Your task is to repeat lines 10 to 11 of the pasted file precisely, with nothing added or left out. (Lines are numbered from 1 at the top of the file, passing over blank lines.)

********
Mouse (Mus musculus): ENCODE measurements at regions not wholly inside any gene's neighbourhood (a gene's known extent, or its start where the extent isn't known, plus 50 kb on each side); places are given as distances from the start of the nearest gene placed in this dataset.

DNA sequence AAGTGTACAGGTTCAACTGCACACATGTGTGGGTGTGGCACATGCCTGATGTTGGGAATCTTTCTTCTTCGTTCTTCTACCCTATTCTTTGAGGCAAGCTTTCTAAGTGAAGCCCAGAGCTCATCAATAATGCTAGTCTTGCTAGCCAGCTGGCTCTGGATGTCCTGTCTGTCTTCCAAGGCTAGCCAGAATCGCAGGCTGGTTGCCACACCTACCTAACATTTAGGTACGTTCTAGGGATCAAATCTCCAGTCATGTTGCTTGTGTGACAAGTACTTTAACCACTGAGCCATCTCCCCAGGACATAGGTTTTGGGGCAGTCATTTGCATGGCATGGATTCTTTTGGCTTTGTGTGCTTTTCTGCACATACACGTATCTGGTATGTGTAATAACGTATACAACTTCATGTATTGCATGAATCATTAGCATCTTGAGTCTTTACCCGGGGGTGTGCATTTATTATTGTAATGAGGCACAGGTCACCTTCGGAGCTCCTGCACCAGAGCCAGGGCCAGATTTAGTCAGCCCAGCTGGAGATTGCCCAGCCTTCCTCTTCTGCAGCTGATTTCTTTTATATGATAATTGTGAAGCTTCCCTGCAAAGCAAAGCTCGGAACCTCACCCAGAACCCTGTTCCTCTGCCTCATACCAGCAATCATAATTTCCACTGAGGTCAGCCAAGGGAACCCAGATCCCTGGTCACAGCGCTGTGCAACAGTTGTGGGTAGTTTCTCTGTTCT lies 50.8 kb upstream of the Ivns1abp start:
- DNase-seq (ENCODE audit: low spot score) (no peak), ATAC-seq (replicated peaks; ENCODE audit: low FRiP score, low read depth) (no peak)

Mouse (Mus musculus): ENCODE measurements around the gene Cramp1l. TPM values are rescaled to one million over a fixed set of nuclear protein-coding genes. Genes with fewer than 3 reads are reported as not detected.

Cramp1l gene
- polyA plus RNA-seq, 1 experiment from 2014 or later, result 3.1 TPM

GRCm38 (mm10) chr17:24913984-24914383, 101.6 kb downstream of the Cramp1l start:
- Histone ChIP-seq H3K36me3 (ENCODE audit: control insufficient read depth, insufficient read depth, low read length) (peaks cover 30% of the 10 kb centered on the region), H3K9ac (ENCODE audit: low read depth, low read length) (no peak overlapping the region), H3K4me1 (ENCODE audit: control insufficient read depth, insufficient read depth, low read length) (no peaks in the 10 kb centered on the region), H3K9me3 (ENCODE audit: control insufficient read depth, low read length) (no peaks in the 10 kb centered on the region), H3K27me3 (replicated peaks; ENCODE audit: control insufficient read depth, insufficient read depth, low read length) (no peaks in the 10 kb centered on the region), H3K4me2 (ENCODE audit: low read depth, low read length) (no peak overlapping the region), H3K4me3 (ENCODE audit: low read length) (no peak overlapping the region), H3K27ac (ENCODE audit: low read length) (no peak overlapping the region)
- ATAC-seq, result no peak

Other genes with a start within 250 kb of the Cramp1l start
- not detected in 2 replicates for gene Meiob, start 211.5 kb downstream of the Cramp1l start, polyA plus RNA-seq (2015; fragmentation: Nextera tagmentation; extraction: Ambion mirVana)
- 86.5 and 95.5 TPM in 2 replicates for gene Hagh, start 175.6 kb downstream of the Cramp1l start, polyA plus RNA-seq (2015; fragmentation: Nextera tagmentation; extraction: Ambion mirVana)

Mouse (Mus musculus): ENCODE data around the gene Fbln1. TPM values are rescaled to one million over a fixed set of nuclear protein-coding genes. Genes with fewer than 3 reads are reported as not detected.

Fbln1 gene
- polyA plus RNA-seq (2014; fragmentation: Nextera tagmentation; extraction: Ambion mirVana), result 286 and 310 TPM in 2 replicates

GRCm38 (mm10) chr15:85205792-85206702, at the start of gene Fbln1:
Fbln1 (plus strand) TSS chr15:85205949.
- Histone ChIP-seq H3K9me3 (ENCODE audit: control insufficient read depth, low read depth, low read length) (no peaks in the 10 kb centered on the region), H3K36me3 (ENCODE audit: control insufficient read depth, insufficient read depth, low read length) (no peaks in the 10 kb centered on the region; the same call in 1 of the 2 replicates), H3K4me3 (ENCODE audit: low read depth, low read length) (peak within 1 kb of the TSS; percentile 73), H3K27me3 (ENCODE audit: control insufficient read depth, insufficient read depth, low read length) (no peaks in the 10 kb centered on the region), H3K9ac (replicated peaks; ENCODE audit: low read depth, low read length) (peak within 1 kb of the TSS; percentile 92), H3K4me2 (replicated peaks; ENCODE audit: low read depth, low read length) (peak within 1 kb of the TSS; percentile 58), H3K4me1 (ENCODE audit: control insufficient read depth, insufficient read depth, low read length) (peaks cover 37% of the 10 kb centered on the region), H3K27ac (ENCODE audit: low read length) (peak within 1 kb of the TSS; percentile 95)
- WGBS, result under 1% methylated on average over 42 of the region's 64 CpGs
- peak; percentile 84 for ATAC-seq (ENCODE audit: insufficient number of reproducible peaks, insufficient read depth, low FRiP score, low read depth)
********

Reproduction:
Other genes with a start within 250 kb of the Cramp1l start
- not detected in 2 replicates for gene Meiob, start 211.5 kb downstream of the Cramp1l start, polyA plus RNA-seq (2015; fragmentation: Nextera tagmentation; extraction: Ambion mirVana)